One copy of the police record of Angel Bravo Cisneros, printed in 1969 by the Municipal Government of Michoacán de Ocampo. One wallet with photographs of Salvador Castañeda Alvarez and his wife, Elia Hernández Hernández.

One Mexican passport for Salvador Castañeda Alvarez, number 194012, issued July 20, 1965, and valid until July 19, 1967, page 50866.2

One Mexican passport for Elia Hernández Hernández, number 0891963, page 150563, issued on December 1, 1969, and valid until November 30, 1971.

A manual of explosives in Spanish, where the degree of power that each one possesses is specified, the method to destroy concrete bridges, types of charge, delayed incendiary bombs, homemade bombs, rock bombs, etc. etc.

A mini-manual for the urban guerrilla.

A green identification card, on which the outside plastic says in Russian “Student Identification” number 650142, with the name of Salvador Castañeda Alvarez in Russian. Issued by “Patrice Lumumba” University in Moscow, Russia, and confirming studies between 1965 and 1967, the product of a grant from the Institute of Mexican-Russian Cultural Exchange.

[Castañeda] arrived in Mexico from Moscow, Russia, in 1967. In July of the same year, during talks with Alejandro López, the invitation was made to travel to Europe; in addition to the price of the airfare, 80 dollars would be given [to Castañeda]. A person with the pseudonym “Hector” accompanied him. The two arrived in East Germany, then proceeding to Moscow, Russia, and from there to North Korea.

In a school for training in North Korea, he received instruction on weaponry, explosives, judo, Marxism. Classes were regularly given in the mornings, the students dedicating themselves to studying in the afternoons. The time period for this training was six months.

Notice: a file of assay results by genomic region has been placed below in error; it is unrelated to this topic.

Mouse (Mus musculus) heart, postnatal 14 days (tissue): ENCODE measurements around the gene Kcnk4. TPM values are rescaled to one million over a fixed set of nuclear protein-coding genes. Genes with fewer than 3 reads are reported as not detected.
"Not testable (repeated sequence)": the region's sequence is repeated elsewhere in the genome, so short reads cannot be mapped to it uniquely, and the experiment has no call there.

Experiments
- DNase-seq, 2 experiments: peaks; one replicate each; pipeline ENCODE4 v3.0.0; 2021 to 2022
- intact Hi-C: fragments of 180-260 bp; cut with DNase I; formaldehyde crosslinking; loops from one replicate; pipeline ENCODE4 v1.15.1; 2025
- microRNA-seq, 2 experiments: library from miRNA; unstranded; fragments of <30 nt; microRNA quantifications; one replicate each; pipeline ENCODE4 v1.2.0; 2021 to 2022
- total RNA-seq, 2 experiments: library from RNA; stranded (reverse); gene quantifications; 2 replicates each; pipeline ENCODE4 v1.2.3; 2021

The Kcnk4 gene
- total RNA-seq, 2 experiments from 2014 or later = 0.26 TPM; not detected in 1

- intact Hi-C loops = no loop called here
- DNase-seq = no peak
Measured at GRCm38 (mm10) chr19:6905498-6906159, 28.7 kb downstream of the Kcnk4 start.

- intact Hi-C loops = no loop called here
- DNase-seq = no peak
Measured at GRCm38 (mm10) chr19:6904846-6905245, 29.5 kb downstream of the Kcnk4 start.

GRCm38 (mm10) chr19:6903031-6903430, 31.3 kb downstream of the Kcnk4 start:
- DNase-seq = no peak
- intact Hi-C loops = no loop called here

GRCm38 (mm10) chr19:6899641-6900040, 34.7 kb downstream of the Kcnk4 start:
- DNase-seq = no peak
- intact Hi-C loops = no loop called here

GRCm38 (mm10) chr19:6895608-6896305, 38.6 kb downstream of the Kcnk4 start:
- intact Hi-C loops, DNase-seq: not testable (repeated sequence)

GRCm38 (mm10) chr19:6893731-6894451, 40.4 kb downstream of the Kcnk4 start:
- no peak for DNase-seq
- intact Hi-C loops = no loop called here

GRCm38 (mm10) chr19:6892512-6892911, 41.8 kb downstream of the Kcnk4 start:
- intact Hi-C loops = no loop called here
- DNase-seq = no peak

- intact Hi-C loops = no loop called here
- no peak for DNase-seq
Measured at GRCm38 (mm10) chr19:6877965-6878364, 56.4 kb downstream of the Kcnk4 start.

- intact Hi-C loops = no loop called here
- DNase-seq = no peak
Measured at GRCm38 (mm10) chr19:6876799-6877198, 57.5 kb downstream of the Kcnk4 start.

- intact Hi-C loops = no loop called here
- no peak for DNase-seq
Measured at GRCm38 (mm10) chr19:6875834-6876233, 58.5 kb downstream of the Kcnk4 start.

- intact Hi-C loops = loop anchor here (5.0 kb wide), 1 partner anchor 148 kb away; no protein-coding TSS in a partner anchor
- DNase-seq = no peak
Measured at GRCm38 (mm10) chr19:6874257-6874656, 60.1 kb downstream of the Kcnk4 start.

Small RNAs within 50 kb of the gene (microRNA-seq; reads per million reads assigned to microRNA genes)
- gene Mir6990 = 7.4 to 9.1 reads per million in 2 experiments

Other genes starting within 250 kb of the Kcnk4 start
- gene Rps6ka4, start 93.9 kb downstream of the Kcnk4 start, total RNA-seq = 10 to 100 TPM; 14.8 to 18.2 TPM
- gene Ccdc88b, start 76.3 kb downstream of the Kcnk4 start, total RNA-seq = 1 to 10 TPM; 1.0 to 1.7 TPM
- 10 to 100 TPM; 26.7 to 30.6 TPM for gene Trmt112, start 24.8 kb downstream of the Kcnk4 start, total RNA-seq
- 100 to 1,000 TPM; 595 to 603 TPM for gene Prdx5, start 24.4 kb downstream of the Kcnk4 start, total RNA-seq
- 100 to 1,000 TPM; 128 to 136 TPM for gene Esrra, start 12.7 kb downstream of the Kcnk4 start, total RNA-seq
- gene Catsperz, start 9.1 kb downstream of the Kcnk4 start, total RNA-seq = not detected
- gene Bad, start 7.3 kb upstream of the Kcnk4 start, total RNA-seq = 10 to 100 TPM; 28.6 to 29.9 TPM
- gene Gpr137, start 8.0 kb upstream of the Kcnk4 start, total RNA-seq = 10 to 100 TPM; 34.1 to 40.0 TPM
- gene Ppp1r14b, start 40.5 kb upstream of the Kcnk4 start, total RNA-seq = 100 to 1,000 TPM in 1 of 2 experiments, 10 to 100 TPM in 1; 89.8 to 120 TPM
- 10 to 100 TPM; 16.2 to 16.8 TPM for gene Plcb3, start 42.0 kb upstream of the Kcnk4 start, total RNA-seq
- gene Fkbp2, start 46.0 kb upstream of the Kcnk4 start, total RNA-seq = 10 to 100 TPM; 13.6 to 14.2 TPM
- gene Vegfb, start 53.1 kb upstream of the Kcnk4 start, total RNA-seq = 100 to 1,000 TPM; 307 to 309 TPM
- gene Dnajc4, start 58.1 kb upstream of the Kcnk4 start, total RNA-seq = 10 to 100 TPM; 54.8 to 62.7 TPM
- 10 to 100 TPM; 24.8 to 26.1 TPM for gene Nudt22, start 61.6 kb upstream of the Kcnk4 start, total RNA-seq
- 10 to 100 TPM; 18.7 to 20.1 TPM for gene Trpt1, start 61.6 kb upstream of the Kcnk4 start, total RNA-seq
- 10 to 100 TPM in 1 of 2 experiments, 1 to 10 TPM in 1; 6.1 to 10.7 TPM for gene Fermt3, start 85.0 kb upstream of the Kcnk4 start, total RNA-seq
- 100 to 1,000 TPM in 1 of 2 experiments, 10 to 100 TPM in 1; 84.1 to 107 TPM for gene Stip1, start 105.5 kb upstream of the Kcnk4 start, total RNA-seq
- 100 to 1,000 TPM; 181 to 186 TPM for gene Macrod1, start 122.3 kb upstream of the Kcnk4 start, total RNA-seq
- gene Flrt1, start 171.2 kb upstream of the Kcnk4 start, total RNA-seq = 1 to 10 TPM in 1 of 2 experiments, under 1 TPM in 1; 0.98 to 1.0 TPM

When they arrived at the training facility, Alejandro López was already there. Previously, when he was in Moscow, Russia, [Castañeda]3 had met Fabricio Gómez Souza, whom he knew by the pseudonym of “Rodrigo,” in the year 1965 and when Gómez Souza had begun to have conversations about organizing the Revolutionary Action Movement in Mexico, which had the end goal of changing the current systems of government.

Castañeda's wife was also in North Korea receiving the training.

All belongings found in their residence belong to members of the Revolutionary Action Movement, and Angel Bravo Cisneros, aka “Eliezer,” is a frequent visitor. Through “Antonio,” Castañeda met Bravo Cisneros, and on several occasions, Bravo Cisneros arrived at their residence carrying cardboard boxes that contained books, cartridges, and two M-1 rifles, later found in the dwelling. He added that Antonio brought him two walkie-talkies at his residence, one recording device, a photographic camera, and without specifying it for certain, everything in his home has been brought by “Antonio” and “Eliezer,” the latter being Angel Bravo Cisneros.

At the beginning of the past January, Antonio appeared at the Castañeda residence with a blue suitcase, making it known that its contents were the money that had been “expropriated” by committing a robbery in the “Three Golden Stars” bus terminal, after which they both proceeded to count the money and recall that the total sum was 84,000 dollars, in bills of various denominations such as 100, 50, 20, 10, 5, and 1, which he then kept for safekeeping in his closet.